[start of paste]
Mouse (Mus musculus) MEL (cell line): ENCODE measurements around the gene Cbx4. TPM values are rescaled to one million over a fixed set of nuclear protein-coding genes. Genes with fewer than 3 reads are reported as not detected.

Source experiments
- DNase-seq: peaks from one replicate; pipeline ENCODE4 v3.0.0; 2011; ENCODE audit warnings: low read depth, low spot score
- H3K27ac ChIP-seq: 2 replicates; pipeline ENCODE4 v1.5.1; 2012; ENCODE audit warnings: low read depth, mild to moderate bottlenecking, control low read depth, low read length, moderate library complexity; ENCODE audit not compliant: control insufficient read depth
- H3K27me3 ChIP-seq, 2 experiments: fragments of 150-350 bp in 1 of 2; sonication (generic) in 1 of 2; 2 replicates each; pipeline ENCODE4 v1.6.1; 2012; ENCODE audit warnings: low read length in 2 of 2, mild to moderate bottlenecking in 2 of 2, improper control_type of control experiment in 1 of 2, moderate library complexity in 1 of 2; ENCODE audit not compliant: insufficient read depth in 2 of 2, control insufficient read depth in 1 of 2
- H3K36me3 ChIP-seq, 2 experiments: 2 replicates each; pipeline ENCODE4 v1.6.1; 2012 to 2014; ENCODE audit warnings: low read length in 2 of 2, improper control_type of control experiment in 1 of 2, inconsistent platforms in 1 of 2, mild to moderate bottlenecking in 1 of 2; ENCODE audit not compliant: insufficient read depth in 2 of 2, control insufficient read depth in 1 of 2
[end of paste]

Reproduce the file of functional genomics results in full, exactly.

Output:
Mouse (Mus musculus) MEL (cell line): ENCODE measurements around the gene Cbx4. TPM values are rescaled to one million over a fixed set of nuclear protein-coding genes. Genes with fewer than 3 reads are reported as not detected.

Source experiments
- DNase-seq: peaks from one replicate; pipeline ENCODE4 v3.0.0; 2011; ENCODE audit warnings: low read depth, low spot score
- H3K27ac ChIP-seq: 2 replicates; pipeline ENCODE4 v1.5.1; 2012; ENCODE audit warnings: low read depth, mild to moderate bottlenecking, control low read depth, low read length, moderate library complexity; ENCODE audit not compliant: control insufficient read depth
- H3K27me3 ChIP-seq, 2 experiments: fragments of 150-350 bp in 1 of 2; sonication (generic) in 1 of 2; 2 replicates each; pipeline ENCODE4 v1.6.1; 2012; ENCODE audit warnings: low read length in 2 of 2, mild to moderate bottlenecking in 2 of 2, improper control_type of control experiment in 1 of 2, moderate library complexity in 1 of 2; ENCODE audit not compliant: insufficient read depth in 2 of 2, control insufficient read depth in 1 of 2
- H3K36me3 ChIP-seq, 2 experiments: 2 replicates each; pipeline ENCODE4 v1.6.1; 2012 to 2014; ENCODE audit warnings: low read length in 2 of 2, improper control_type of control experiment in 1 of 2, inconsistent platforms in 1 of 2, mild to moderate bottlenecking in 1 of 2; ENCODE audit not compliant: insufficient read depth in 2 of 2, control insufficient read depth in 1 of 2